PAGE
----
A number of other alleged victims from Ian Pannell and Darren Conway’s 29 August 2013 BBC News report, the related Panorama special Saving Syria’s Children and associated third party footage available on you Tube also appear in the Hürriyet images (the Hürriyet images are first left in all instances below):
In a 27 January 2017 talk for the Edinburgh Scottish National Party Club former UK ambassador Craig Murray appears to reveal that contacts within the BBC have admitted to him that events featured in Ian Pannell and Darren Conway’s 29 August 2013 BBC News report about an incendiary attack on a Syrian school were “exaggerated” and that some parts were “filmed again”.
The relevant portion of the talk commences at 57:37:
I think there’s been an awful lot on the BBC that’s simply been deliberate propaganda and when they had the debate on bombing Syria – the idea that bombing Syria would help stop people dying – in the run up to that debate you remember we were having almost every BBC news bulletin was full of stories of the Syrian government forces killing civilians, whereas our own bombs never do, apparently, and I think that push for war by the BBC was really very worrying.
There was one particular thing that I blogged about myself  and on which other people have done a lot of work where I just happened to notice that on two different news bulletins, a female – an item the BBC had done about a chemical weapons attack on a school in Syria, it was extremely emotive, on two different news bulletins the doctor speaking had said different things, ostensibly the same sentence, ostensibly filmed at exactly the same time, but with different words in it, one said “napalm” and one said “chemical weapons” and her mouth was hidden by her doctor’s mask so you couldn’t actually see her lips move, it was kind of voice over going on and yet it appeared to be a “breaking news” news item of everything happening before you almost live – and dug down into that quite a lot and the footage was used again on a Panorama programme the BBC did , which was very much, undoubtedly it was designed to stoke an emotive appeal to British military intervention in Syria, that was the purpose of it and it became plain that there just were a number of things in that video that weren’t right.
Now I have friends in the BBC and in Panorama itself in fact and what I’m told happened, which I think I believe is the truth – I mean there’s some people who believe that the whole thing was, the entire thing was a setup, that the whole bombings and things never happened at all and the whole thing was just set up with actors – I don’t think that is true I think what happened was that they were filming when something had happened, they rather exaggerated how bad the incident was and bits of it they filmed again because they didn’t get it clearly or it wasn’t exactly as they wanted and it seems to me that there’s a line here that’s been crossed because if you’re doing something that’s supposed to be news and you’ve got someone bringing in someone on a stretcher you can’t say “right, sorry, can we have another take?” and get them to bring him in on the stretcher again and that’s what was happening, so no matter how real the incident on which the thing was based what we were seeing was a fictionalised account posing as real life and that, to me the BBC has been crossing that kind of line quite regularly in its coverage in Syria.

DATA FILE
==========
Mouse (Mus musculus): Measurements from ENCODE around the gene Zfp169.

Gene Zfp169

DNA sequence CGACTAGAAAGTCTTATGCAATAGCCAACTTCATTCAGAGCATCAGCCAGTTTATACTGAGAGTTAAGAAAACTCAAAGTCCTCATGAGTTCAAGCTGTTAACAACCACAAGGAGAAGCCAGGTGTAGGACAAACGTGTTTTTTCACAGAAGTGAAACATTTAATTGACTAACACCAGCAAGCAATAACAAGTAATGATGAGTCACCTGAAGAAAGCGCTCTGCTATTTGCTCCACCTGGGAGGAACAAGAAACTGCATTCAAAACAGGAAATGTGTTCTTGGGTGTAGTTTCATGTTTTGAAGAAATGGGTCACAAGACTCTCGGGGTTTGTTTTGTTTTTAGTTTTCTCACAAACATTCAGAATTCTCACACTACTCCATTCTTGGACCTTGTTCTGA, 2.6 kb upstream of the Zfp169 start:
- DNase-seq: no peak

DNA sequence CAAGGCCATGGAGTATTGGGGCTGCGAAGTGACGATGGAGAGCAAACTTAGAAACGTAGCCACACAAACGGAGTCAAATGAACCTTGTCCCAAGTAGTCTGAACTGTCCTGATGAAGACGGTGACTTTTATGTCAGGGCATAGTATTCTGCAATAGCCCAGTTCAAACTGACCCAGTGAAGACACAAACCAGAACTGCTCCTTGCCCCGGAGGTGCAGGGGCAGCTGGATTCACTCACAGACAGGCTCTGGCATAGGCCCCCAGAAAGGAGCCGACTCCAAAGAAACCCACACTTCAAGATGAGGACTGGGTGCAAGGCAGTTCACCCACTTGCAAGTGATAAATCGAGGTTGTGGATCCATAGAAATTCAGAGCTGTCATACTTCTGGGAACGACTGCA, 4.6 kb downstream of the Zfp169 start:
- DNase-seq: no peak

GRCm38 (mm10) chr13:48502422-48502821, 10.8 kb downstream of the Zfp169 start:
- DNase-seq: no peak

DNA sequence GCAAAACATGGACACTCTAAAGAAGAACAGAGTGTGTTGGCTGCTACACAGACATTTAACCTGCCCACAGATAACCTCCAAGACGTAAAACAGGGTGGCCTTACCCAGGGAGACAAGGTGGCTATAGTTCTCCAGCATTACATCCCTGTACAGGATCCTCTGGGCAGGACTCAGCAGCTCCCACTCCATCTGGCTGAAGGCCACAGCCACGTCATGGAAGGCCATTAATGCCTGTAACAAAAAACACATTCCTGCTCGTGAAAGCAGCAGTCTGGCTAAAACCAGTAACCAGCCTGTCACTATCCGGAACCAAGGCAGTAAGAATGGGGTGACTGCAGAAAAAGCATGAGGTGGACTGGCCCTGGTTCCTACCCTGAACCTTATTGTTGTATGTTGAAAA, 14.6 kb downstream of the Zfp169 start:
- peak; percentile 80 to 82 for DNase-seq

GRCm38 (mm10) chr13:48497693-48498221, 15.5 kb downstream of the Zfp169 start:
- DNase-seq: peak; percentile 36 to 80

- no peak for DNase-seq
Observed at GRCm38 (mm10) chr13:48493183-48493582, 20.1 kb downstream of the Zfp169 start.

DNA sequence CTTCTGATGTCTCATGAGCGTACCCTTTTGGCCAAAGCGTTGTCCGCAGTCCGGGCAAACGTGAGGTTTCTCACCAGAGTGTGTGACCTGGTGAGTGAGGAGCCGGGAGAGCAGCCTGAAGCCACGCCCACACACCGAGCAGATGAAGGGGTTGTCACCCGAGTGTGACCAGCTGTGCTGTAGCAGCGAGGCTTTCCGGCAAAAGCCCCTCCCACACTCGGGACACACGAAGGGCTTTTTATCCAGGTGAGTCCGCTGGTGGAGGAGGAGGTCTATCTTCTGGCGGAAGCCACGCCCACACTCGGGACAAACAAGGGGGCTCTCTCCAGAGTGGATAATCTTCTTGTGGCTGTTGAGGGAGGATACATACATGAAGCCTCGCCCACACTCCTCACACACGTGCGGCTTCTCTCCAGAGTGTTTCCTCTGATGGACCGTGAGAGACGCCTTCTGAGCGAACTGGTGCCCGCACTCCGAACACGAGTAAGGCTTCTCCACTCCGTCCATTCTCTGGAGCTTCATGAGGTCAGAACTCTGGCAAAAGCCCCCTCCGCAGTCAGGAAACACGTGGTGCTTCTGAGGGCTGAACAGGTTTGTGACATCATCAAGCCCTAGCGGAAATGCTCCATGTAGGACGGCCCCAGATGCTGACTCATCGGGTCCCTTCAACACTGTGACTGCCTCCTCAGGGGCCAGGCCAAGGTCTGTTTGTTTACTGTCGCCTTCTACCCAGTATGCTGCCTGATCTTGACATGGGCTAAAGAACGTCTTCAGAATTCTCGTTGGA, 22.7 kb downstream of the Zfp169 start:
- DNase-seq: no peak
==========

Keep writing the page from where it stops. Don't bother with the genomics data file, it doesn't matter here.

In discussion of the same incident in a blog post of 9 March 2016 Mr Murray stated:
Let me pin my colours to the mast and say that I am absolutely convinced that the BBC did deliberately and knowingly fake evidence of chemical attacks.
I am obliged to say, having personally been in my career in rather similar conflict situations, I was struck by the strange absence of panic and screaming both by patients and surrounding family – I have seen people in that sort of pain and situation and they are not that quiet and stoic, in any culture.
 Mr Murray’s blog posts on the matter are as follows:
- Fake BBC Video – 7 October 2013
- The Theatre of War – 8 October 2013
- BBC Propaganda – 16 October 2014
- “Moderate Rebels” Use Yellow Phosphorus on Kurds in Aleppo – 9 March 2016
 Saving Syria’s Children, broadcast 30 September 2013 (relevant section commences 30:38). For analysis of the scenes of alleged incendiary bomb victims and wider investigation of the alleged events featured in the programme and in associated BBC reports see the home page of this blog and this presentation on You Tube.